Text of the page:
Last week, I went to a really nice place. I went to Scandinavia.
More specifically, I went to beautiful country of Finland for too short a time — two days and two nights — as part of a video project I’m producing. In short, it was the farthest I’d ever gone from my native California, and the signs of it were everywhere. This place was green in late June. It had street names like Pohjoinen Makasinkiinitu and Kaisaniemenkatu. I got lost, and loved it. The sky was blue at 11 p.m. The brunettes had blond roots. I felt like I was perhaps the only person in the greater Helsinki metropolitan area with Mexican-American blood. It was a pretty special feeling.
My time in Helsinki, followed by two days in London, also presented a chance to learn a little more about myself. Some things I learned:
I only speak English — One would think I had realized this much earlier in life. But it wasn’t until Helsinki that I realized just how pathetic my monolingualism is. Maybe I was fooling myself. Maybe I was thinking my two years of high-school Spanish made me something more than I was — a simple man who can’t pronounce “Vuorimiehentie” to save his life.
I smile a lot — Of course, people over the years have told me I smile a lot. My mom says I was a big smiler right from the beginning. I guess I can’t help it. And hell, what’s wrong with smiling? … Well, apparently, in Europe, my level of sidewalk/bar/restaurant smiling is just plain weird. On one occasion, a Finnish man gave me the international sign for “cut it” — wagging his flat hand at the base of his throat — as I smiled at him with an open mouth. … I never was able to cut off the smiling.
People don’t like Americans — Now, I have known this, too. But again, there’s nothing like experiencing it firsthand to truly understand what it really means. And what does it really mean? People don’t like us. They don’t like our over-smiling, they don’t like our brash confidence, they don’t care for our down-home ways, and they don’t like our politics (I kept telling everyone I’m for Obama). Of course, not everyone felt this way (case in point, the Finns), but I got the message loud and clear in London.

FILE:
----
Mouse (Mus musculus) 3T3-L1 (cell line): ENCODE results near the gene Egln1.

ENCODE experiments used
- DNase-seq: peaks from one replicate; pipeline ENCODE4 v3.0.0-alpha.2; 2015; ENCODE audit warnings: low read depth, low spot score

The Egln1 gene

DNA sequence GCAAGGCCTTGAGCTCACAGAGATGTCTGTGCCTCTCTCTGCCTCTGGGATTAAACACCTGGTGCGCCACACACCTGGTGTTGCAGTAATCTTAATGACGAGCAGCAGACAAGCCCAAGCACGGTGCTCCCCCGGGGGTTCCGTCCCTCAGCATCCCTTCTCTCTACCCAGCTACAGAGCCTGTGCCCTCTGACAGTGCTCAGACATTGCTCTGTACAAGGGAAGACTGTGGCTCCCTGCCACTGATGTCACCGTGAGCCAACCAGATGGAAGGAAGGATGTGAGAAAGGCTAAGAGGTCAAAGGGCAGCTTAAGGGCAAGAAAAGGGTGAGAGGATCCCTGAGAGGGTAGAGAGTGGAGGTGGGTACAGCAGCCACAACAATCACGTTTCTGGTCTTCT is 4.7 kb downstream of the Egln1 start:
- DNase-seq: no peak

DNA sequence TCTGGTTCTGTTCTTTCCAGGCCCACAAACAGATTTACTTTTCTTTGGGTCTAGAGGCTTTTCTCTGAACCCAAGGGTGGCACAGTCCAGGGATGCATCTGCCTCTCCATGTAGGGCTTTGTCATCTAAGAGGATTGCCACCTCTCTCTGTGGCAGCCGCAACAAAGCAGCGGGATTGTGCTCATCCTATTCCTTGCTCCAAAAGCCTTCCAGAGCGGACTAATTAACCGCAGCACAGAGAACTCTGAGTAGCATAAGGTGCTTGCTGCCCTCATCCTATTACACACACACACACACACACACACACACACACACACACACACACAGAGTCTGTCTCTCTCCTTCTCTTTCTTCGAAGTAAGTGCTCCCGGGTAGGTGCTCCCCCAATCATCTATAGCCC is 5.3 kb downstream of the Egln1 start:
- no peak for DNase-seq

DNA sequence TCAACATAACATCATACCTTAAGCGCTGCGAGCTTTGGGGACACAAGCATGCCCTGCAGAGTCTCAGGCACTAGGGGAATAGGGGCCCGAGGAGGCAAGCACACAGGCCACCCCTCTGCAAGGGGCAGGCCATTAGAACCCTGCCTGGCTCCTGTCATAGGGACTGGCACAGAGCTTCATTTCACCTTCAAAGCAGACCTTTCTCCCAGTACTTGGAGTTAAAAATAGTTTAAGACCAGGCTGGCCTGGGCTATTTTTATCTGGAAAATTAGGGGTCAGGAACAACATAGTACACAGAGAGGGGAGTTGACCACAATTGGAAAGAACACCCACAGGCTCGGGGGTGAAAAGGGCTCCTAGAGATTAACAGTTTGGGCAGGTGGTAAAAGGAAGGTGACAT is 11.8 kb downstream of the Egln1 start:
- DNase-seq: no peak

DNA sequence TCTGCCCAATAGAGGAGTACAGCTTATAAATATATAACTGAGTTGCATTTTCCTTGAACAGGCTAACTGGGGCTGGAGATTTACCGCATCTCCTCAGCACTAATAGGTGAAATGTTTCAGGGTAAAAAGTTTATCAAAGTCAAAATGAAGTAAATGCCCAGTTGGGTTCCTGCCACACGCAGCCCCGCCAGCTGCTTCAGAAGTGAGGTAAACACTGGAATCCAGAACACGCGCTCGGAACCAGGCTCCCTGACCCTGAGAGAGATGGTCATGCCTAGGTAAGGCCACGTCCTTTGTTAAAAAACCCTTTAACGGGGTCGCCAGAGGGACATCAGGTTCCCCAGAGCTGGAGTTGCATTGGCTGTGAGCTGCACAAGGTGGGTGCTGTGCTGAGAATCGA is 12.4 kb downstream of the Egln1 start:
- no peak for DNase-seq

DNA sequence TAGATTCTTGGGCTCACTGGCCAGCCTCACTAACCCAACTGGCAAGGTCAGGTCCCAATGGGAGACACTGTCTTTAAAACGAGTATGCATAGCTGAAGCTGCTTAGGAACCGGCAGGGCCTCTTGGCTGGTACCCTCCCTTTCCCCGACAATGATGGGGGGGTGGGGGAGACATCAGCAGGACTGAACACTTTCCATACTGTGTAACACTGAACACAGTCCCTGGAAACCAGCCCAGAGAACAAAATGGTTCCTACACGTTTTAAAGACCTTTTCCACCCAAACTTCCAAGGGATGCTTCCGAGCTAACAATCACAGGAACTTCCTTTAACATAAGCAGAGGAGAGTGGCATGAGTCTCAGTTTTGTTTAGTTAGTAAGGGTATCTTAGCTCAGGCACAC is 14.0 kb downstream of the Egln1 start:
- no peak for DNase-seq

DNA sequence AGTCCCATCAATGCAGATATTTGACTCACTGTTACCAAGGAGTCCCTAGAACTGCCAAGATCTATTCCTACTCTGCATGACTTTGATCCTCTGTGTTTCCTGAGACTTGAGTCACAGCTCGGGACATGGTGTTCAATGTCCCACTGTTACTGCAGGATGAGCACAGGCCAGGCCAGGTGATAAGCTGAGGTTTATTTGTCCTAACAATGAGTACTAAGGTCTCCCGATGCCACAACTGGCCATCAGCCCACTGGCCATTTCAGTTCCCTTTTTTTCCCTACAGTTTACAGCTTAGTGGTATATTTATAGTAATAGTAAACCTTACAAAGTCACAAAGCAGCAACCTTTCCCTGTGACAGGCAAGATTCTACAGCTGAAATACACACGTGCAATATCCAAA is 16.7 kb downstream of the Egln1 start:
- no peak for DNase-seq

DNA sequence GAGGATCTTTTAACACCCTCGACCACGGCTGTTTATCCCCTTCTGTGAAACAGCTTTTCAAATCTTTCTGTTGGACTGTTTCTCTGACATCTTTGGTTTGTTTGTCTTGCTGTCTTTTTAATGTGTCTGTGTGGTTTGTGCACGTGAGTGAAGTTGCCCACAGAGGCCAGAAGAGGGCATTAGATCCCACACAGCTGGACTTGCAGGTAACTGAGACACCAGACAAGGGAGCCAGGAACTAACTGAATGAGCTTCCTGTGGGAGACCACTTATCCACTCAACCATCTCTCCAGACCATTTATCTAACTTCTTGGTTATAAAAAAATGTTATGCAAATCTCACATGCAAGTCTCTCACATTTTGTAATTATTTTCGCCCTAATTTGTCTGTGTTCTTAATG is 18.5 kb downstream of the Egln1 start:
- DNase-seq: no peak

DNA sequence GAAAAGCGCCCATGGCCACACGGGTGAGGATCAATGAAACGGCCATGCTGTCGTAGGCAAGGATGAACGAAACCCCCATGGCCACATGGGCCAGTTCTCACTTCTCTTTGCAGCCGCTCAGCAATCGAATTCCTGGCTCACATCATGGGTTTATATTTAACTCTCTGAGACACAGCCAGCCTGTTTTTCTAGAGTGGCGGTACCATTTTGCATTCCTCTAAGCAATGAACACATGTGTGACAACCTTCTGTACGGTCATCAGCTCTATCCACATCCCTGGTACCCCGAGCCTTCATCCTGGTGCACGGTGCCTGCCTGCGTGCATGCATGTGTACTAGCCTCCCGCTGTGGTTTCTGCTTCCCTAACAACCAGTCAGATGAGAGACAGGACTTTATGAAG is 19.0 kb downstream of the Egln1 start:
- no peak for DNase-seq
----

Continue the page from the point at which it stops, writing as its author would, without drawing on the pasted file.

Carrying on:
So now I’m back, and I have to admit I’m smiling like there’s no tomorrow. And I’m doing it with a new appreciation for all the great things that make us, as Americans, so unique. I’m also smiling with the realization that, at the rapidly ripening age of 41, I’m still such a babe in so many respects, with so much more to learn about myself and my country. Looking forward to it.
July 1, 2008 at 4:30 pm
Oh yeah – “Vuorimiehentie” – you have to curl your tongue on the -entie-
It’s sad that we Americans are so blind to how the world feels about us. We hear about it sometimes but I guess we don’t believe it. You’d think smiling would help the situation though – no?
So how was the pickled herring?
July 2, 2008 at 9:46 pm
Yeah, you’d think the smiling would help. … Maybe that’s says something about my smile. …. And yes, we Americans are definitely oblivious about these feelings.
July 13, 2008 at 7:21 am
A smiling tourist can’t be that bad a thing eh.
Scandinavia’s gorgeous,hope to make it there some day.
July 19, 2008 at 7:46 am
Don’t take it personally. I think they hate American foreign policy, and individual Americans like you are the only opportunity they have to really express it. I’m sure, given a few days, they’d like you on a personal level…if you’d just stop grinning at them!
July 19, 2008 at 12:43 pm
Yeah, that was my assumption, too, Gordie (about both the U.S. policy issue, and my grinning) …. Hopefully we can do something about the policy component of this problem in Novermber; as for the grinning, that’ll take much much more time.